On September 20, 2006, plaintiff filed his complaint against defendants Bank of America (BOA), U.S. Gourmet Food LLC, Adaira Sanders, Keith Simmons, James Soto, and various fictitious defendants.*fn1 In each of the counts involving BOA, plaintiff alleged that he was the assignee of rights held by various assignors who presented checks subsequently dishonored by BOA. As to each of those dishonored items, BOA supplied a substitute check that plaintiff alleged violated 12 C.F.R. 229.51 and 12 C.F.R. 229.52. Specifically, plaintiff alleged that some of the information that was present on the original checks had been obliterated by stamps affixed to the item by BOA, or that the substitute check lacked all of the information contained on the original check.

BOA filed an answer with separate defenses and cross-claims on January 1, 2007, asserting, among other things, that plaintiff failed to state a claim and lacked standing to maintain the action. Trial commenced on May 1, and proceeded thereafter intermittently for several days.

We need not recount at length the testimony at trial because we agree with the trial judge that the issue presented was purely a legal one. It suffices to say that prior to the conclusion of the testimony expected from all the defense witnesses, BOA moved to dismiss plaintiff's complaint with prejudice. It argued that plaintiff lacked standing to bring the suit and that his claim was based upon the assignment of a statutory right. Relying upon TD Banknorth, supra, the judge concluded that plaintiff was "seeking to recover under a statutory right, not a contractual right," and did not have standing to pursue the action. This appeal followed.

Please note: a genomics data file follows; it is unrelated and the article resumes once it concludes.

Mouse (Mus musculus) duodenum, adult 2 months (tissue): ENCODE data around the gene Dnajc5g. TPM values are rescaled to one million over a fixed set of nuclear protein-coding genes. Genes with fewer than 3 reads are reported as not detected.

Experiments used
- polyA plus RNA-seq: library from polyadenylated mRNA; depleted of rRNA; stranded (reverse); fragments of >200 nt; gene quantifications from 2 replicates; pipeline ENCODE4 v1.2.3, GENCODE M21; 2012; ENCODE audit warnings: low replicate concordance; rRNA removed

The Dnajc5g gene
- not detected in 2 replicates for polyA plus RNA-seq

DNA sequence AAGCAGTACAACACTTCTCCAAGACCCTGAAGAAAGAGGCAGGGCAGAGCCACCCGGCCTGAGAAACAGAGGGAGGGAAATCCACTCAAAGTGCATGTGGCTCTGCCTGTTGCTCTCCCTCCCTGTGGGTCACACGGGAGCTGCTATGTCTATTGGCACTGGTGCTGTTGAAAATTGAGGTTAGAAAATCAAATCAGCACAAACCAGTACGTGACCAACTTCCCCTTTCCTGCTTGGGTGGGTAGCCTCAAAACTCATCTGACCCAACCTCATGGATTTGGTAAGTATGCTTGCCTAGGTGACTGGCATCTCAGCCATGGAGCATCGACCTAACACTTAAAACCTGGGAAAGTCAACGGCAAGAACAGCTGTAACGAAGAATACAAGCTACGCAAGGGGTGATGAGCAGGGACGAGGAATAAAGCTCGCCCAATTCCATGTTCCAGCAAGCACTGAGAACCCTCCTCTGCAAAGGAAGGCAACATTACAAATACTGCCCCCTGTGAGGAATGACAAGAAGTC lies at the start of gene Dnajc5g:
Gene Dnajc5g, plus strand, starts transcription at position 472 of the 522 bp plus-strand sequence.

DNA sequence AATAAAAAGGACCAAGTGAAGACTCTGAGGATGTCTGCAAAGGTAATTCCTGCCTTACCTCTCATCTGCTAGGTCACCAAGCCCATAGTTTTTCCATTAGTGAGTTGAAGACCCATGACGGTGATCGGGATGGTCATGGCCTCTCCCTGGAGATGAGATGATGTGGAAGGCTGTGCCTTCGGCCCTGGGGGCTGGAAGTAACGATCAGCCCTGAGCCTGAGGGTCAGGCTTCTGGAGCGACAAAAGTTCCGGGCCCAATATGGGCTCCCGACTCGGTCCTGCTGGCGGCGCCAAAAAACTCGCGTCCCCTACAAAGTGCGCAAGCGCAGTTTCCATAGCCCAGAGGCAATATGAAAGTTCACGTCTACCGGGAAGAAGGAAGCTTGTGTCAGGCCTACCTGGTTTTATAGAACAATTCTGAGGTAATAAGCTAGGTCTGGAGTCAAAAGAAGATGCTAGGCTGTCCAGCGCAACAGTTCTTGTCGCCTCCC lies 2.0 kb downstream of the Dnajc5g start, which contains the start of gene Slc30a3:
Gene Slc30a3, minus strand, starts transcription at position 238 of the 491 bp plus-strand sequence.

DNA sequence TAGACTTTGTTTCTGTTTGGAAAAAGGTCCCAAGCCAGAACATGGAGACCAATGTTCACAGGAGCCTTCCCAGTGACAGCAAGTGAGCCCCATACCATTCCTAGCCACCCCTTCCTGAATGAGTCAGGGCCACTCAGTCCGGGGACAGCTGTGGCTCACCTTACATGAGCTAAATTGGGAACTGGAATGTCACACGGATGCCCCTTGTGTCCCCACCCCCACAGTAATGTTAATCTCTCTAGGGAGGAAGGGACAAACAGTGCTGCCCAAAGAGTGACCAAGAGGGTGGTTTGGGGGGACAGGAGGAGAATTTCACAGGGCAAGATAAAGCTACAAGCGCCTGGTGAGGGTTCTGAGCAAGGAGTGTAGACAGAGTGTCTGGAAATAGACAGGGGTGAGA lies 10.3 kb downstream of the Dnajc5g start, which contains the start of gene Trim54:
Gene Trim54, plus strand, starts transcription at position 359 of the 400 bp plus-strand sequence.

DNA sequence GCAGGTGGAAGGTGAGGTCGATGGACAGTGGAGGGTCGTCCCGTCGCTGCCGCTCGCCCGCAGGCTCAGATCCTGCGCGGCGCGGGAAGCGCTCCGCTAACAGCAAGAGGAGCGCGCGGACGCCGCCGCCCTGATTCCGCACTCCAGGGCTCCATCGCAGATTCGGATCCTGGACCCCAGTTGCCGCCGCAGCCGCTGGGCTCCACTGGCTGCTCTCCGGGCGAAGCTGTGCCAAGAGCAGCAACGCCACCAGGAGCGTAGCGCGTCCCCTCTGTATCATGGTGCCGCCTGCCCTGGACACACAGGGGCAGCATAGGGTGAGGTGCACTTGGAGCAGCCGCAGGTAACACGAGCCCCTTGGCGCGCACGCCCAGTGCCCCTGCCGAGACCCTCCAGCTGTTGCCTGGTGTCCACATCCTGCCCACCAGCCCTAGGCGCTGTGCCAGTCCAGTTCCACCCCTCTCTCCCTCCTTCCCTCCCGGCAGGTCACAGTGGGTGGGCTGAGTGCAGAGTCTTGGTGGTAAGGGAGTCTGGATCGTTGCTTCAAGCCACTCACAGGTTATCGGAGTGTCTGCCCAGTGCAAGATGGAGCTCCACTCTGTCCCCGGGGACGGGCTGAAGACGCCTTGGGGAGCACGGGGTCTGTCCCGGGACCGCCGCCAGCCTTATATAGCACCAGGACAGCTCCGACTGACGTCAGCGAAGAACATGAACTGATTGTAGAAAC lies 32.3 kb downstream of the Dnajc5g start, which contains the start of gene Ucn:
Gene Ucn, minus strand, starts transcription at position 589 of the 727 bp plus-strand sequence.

Plaintiff contends in each appeal that the claims made pursuant to 12 C.F.R. 229.56 were not statutory claims for relief, but rather were contractual in nature and therefore assignable. He contends that as a result each judge erroneously concluded he lacked standing to pursue the claims as assignee of all rights and interests in the checks. Our consideration of this point resolves both appeals.

In TD Banknorth, supra, the Supreme Court considered whether this same plaintiff as assignee of dishonored checks could pursue a claim against payor banks for allegedly violating the "midnight deadline," N.J.S.A. 12A:4-302. 190 N.J. at 327. The Court affirmed the dismissal of plaintiff's claims substantially for the reasons expressed in our opinion in Triffin v. Bridge View Bank, 330 N.J. Super. 473 (App. Div. 2000).

In Bridge View, we held that "after [the check's] untimely return and with full knowledge of its dishonor, [an assignee] has no vested interest in the timely payment or return of these checks . . . . Any argument to the contrary would misconstrue the nature of an enforcement action under [N.J.S.A. 12A:4-302]. It is a cause of action for a breach of statutory duty, not an action for collection on a negotiable instrument." Id. at 478 (internal quotations and citations omitted)(emphasis added). The TD Banknorth Court went on to further note that plaintiff's claim under N.J.S.A. 12A:4-302 was "not based on a contractual right, [and] consequently . . . [was] not assignable[,]" pursuant to N.J.S.A. 2A:25-1, which "permits assignment of 'all choses in action arising on contract . . . .'" TD Banknorth, supra, 190 N.J. at 329.

Plaintiff argues that the regulatory scheme at issue in these cases confers a contractual right upon him as assignee to bring suit for any violations committed by defendants, thus distinguishing these cases from TD Banknorth. We disagree.